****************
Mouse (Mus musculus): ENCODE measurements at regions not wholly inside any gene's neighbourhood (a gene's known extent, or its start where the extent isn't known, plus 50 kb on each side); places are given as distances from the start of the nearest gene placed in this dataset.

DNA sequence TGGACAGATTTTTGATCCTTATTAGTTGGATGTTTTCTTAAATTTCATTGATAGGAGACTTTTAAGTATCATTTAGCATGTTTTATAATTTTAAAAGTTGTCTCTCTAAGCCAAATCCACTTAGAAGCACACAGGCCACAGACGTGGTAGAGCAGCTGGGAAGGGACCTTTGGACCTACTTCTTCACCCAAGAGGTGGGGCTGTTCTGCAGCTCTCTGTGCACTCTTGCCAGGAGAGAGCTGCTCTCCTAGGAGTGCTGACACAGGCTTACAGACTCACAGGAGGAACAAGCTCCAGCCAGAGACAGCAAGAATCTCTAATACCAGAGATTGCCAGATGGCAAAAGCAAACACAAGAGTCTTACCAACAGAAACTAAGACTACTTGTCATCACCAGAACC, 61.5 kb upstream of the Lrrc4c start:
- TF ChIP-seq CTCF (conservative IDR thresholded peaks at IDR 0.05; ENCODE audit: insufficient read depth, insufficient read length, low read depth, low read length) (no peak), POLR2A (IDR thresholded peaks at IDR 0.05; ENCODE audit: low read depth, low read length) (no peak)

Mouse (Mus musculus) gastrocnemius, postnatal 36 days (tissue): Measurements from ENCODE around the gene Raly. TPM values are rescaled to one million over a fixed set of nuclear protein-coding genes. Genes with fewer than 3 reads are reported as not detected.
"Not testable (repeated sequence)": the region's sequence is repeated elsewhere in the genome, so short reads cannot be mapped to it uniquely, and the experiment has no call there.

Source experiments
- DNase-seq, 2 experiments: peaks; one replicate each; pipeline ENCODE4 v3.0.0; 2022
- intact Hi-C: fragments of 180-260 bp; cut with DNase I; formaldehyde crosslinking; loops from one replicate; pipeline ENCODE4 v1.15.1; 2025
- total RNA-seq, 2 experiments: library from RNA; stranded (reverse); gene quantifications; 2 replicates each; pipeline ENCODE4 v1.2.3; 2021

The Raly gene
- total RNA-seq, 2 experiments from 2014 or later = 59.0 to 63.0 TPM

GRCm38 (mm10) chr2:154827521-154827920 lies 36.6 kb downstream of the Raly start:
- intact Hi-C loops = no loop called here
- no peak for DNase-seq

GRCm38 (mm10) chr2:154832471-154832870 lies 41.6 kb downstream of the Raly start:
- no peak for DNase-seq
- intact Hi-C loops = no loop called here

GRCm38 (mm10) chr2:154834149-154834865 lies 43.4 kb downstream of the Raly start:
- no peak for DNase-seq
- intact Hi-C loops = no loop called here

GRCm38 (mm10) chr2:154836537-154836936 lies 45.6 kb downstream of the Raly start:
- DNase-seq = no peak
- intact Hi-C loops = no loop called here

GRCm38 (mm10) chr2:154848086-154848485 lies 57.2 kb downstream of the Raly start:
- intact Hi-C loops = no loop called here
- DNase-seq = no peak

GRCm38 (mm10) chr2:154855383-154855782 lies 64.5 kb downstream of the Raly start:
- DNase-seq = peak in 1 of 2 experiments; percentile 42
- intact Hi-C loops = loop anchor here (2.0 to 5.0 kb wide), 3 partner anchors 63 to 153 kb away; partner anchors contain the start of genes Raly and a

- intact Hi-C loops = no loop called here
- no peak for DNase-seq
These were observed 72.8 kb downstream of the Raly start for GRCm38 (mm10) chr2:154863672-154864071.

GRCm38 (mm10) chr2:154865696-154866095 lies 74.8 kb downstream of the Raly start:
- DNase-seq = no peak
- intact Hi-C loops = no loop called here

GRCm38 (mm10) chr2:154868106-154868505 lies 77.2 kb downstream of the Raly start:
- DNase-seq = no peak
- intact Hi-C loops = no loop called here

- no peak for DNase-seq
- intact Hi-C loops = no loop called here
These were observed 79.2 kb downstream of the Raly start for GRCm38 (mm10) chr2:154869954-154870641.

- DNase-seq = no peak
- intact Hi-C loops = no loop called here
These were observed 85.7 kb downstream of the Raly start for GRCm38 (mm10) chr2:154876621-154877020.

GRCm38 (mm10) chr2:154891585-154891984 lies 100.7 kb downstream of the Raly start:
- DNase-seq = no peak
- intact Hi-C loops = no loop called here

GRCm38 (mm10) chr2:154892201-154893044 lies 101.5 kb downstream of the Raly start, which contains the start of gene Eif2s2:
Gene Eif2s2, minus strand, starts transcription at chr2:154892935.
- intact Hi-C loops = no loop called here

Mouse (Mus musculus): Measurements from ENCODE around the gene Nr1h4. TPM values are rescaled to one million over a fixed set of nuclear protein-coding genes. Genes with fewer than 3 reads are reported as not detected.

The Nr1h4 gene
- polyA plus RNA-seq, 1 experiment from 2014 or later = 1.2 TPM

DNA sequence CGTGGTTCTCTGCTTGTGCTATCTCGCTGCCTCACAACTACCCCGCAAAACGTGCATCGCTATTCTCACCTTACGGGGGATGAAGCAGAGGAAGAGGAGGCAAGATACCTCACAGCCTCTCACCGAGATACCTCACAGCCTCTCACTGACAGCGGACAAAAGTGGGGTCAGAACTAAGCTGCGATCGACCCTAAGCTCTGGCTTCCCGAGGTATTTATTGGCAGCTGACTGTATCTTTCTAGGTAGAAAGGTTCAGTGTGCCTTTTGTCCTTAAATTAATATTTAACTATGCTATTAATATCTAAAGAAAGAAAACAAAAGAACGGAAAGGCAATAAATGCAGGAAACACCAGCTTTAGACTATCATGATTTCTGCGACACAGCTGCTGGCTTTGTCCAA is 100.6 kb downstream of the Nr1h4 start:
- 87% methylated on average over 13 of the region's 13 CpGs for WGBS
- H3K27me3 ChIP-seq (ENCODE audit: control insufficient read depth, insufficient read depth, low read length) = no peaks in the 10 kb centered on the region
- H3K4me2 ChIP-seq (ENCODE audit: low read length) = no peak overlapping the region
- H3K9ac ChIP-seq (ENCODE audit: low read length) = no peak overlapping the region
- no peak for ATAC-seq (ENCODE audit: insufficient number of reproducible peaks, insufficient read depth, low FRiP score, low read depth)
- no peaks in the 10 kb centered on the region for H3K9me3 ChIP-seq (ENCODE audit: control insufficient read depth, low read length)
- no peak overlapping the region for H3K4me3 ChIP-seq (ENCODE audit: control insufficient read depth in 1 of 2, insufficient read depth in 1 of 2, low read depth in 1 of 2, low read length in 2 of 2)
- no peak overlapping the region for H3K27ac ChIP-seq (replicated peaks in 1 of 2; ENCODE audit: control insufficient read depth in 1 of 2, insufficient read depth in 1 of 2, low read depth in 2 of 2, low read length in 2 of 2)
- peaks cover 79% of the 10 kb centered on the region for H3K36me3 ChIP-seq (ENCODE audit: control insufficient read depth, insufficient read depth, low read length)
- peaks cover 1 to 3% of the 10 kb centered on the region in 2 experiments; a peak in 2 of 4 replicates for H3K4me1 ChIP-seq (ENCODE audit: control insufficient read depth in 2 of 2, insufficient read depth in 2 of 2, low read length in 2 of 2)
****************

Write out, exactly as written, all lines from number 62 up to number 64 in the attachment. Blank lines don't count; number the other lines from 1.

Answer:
- no peak overlapping the region for H3K27ac ChIP-seq (replicated peaks in 1 of 2; ENCODE audit: control insufficient read depth in 1 of 2, insufficient read depth in 1 of 2, low read depth in 2 of 2, low read length in 2 of 2)
- peaks cover 79% of the 10 kb centered on the region for H3K36me3 ChIP-seq (ENCODE audit: control insufficient read depth, insufficient read depth, low read length)
- peaks cover 1 to 3% of the 10 kb centered on the region in 2 experiments; a peak in 2 of 4 replicates for H3K4me1 ChIP-seq (ENCODE audit: control insufficient read depth in 2 of 2, insufficient read depth in 2 of 2, low read length in 2 of 2)